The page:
It has been ruled Hull council was prejudiced within the way it directed people applying for brand spanking new taxi licences to only one training provider to get a necessary qualification.
Until changes were made earlier this year, the council’s application pack for brand spanking new taxi drivers only mentioned one provider of a compulsory BTEC course.
It involved 150 hours of home revision and supported a 175-page training document followed by a three-day classroom course.
In a complaint to the government Ombudsman, the Humber Taxi Association (HTA) claimed the council unfairly signposted applicants to North Humberside Motor Trades Group Training Association, a charity which supplies apprenticeships to the authority’s course department Hull Training.
In a new report, the Ombudsman said the council had exhibited bias towards one among its own sub-contractors by failing to incorporate details of an alternate independent accredited BTEC provider, Humberside Training Associates, which was found out in 2018 with the support of the HTA.
After getting an initial complaint over the appliance pack, the watchdog said council agreed to incorporate details of the choice provider during a Revised Version .
However, the new pack still only named an equivalent provider and issued contact details while stating: “The BTEC are often obtained through any accredited provider.”
“The council did not take the necessary action. The revised pack stated any provider might be used but it still in effect, pointed applications to at least one training provider.
The Ombudsman also ruled the council had not appropriately reviewed or renewed its contract with the charity after initially fixing and funding the BTEC course as a pilot scheme seven years earlier.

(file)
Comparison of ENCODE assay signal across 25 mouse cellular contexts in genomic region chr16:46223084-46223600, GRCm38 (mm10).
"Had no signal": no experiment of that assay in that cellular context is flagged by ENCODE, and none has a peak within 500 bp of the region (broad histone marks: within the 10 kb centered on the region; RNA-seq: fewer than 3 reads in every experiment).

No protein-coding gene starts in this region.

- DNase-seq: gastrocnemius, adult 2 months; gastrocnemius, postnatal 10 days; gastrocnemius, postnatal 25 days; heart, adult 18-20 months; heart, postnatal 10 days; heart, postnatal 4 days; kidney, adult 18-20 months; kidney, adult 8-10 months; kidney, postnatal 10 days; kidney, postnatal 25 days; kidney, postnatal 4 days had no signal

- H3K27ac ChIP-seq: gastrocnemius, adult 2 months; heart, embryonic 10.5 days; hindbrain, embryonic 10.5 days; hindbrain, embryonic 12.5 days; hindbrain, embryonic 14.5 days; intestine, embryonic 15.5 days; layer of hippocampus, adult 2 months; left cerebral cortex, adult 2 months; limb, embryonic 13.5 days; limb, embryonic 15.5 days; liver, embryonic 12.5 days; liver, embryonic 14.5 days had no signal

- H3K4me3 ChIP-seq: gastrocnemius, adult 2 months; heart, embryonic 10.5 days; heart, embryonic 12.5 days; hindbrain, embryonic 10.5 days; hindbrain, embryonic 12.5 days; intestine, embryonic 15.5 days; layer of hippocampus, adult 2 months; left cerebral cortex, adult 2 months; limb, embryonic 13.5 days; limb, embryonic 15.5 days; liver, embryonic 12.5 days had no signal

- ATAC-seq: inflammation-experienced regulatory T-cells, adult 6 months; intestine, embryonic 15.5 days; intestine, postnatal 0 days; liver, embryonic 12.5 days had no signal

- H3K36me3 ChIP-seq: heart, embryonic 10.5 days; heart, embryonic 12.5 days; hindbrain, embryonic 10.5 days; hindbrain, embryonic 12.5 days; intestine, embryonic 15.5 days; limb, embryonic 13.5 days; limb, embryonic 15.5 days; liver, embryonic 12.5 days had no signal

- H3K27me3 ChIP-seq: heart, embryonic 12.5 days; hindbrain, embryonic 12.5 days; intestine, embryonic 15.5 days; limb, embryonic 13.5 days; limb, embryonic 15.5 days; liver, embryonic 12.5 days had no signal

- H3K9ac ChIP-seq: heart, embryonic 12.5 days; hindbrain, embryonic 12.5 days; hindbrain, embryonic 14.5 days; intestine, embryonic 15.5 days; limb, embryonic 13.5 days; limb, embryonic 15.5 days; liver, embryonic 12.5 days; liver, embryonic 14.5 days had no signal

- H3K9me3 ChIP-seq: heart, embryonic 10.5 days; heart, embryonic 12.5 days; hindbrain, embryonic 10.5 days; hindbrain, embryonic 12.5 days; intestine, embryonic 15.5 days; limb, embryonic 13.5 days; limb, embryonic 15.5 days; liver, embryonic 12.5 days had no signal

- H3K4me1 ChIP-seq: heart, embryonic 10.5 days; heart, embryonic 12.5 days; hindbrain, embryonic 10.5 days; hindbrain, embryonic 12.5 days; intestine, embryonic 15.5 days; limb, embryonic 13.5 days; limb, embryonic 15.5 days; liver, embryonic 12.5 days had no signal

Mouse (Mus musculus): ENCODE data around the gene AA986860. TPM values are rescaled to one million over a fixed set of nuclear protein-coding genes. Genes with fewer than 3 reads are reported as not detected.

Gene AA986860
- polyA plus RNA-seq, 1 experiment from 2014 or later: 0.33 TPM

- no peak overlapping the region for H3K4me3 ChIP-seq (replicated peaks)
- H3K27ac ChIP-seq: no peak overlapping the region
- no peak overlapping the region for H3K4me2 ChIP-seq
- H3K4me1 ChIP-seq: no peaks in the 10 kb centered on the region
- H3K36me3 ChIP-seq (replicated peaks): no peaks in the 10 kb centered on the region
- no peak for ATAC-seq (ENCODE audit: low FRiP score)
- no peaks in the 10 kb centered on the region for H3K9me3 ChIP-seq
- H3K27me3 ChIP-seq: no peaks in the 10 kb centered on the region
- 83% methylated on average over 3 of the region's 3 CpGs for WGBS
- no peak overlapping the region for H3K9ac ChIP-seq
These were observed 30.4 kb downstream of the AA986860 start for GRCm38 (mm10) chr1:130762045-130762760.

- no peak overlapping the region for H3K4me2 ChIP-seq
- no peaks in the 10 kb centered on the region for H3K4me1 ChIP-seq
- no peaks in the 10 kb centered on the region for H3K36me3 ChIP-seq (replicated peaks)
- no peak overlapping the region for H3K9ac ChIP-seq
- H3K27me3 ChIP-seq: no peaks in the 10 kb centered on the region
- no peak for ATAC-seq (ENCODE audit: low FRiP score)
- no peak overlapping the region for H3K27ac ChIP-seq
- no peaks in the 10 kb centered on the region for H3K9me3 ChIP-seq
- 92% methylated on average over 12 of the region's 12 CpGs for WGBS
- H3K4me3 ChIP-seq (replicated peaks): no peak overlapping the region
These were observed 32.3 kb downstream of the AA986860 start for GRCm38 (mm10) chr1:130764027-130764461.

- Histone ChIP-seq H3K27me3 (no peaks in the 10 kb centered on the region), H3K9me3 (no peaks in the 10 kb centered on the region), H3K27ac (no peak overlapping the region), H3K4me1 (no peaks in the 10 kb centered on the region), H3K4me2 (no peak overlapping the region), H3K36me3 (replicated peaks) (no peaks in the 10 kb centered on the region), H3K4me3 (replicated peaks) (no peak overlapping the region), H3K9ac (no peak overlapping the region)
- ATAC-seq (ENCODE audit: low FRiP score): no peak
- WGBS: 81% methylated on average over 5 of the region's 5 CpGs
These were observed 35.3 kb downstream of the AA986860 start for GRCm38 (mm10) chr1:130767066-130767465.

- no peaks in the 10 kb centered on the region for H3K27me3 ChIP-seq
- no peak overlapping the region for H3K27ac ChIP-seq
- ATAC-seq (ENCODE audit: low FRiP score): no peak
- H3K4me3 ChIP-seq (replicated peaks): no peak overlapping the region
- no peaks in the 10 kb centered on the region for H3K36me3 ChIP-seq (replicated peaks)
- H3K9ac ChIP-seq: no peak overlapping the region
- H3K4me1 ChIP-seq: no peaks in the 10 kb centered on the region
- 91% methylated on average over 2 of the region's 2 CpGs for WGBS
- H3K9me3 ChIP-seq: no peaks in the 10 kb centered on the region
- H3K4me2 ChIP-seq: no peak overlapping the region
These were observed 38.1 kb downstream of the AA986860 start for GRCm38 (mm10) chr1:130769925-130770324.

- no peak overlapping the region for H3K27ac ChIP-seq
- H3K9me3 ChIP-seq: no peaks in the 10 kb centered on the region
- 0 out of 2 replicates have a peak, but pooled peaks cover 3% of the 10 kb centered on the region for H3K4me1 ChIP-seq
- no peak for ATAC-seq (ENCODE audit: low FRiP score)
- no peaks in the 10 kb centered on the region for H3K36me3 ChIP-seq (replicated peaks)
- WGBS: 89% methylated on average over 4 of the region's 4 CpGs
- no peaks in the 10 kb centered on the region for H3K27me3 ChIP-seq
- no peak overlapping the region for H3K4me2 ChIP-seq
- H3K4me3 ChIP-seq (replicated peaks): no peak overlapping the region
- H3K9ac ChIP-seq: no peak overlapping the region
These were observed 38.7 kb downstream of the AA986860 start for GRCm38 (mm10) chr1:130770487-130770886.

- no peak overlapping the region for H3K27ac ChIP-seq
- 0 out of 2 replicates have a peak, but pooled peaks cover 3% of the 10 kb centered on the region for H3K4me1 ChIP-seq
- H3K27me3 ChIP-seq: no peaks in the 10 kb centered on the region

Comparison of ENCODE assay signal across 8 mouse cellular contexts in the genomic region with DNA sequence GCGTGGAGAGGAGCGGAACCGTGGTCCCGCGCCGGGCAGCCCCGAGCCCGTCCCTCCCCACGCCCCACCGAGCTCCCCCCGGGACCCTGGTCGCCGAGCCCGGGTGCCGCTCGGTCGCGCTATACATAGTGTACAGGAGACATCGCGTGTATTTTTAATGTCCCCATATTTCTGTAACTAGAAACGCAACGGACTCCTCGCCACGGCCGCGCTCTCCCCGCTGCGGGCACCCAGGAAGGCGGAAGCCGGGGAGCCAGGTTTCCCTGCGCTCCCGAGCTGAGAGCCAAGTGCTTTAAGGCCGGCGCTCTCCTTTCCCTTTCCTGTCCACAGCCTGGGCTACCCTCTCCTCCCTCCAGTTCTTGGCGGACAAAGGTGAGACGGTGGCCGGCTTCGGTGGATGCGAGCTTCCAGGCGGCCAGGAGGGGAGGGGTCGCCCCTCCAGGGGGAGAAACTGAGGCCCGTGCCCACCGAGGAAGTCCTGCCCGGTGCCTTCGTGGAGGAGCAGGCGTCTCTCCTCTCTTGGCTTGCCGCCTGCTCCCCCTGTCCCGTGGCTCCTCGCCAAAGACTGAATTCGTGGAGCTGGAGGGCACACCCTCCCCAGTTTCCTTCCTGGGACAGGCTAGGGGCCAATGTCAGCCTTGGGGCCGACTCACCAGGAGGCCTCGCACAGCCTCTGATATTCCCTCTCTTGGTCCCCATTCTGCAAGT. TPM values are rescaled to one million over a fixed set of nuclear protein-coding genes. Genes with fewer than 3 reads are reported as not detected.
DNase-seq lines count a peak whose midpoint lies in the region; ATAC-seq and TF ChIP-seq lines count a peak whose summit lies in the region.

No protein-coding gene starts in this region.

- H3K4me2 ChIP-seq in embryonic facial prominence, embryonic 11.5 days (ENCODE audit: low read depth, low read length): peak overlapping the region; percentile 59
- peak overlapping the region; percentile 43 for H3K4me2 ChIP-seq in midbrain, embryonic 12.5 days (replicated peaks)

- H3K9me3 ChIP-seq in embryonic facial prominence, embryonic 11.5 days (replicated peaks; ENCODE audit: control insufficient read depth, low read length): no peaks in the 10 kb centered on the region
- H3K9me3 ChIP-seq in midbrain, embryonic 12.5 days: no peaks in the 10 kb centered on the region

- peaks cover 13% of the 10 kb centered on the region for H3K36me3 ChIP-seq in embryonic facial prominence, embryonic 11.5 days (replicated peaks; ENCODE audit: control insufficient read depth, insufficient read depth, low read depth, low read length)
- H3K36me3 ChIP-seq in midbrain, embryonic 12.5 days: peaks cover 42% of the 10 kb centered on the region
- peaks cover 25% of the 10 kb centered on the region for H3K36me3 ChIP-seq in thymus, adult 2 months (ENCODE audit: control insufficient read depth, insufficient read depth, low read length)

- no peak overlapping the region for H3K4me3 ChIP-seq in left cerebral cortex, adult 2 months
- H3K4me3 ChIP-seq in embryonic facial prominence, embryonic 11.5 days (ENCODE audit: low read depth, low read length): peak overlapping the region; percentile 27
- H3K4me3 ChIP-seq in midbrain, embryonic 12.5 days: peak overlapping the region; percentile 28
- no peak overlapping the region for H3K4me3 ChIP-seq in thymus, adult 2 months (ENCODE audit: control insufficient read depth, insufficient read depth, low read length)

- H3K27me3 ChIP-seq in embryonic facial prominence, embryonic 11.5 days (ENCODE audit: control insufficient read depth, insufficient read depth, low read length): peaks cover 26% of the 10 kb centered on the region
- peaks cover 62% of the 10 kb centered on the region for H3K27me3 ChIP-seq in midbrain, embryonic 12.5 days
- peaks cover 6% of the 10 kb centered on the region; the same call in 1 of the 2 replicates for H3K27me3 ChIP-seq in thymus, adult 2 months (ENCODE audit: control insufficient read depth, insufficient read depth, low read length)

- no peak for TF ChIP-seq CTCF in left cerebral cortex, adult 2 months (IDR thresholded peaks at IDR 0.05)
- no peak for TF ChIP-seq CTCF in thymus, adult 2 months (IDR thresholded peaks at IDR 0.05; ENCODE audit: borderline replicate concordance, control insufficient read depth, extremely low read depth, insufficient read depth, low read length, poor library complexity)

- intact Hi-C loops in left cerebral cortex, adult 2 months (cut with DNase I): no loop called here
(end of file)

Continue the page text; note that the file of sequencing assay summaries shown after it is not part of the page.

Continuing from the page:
The report said this absence of oversight disagreed with Hull Training’s own written policies which require sub-contracted contracts to be reviewed annually.
It said the council’s reactions to grievances raised by the HTA about this and its links to the sub-contracting company were “not transparent”.
The Ombudsman said from the judgement: “The council must first apologise to the (Humber Taxi) Association for the lack of transparency in its responses to their complaints and correspondence.
“An apology will be sought for the time lost in withdrawing Training Provider Y (the Motor Trades Group) from the appliance pack supplied.”
As a part of the decision, the council was also instructed to pay £250 to the taxi association in recognition of the “time and trouble” it had gone to in pursuing the matter.
David Stuart, a director at Humberside Training Associates, said: “It may be a fairly damning report and really shows how independent training providers within the area, including Humberside Training Associates, have suffered as a consequence of the council’s actions taken.
“The side-effects have been truly felt by the Hull’s residents, from the actions taken by the council and potential drivers not being given a freedom of choice and encouragement to chase taxiing as a career, which has had a severe effect on our taxi service in the area.
“It was completely inappropriate for them to utilise just one provider of the driver training course, which just happened to be a subcontractor of its own adult education department.”
A spokesperson for the council announced: “We shall continue to try to take a more adequate approach when finding training providers and other outside contractors.
“Hull city council will, from this point, supply drivers with the training need in full compliance with current guidance and are ready to provide the high standard of service expected by the public, including drivers having an honest working knowledge of the town and having the ability to speak this to their passengers.”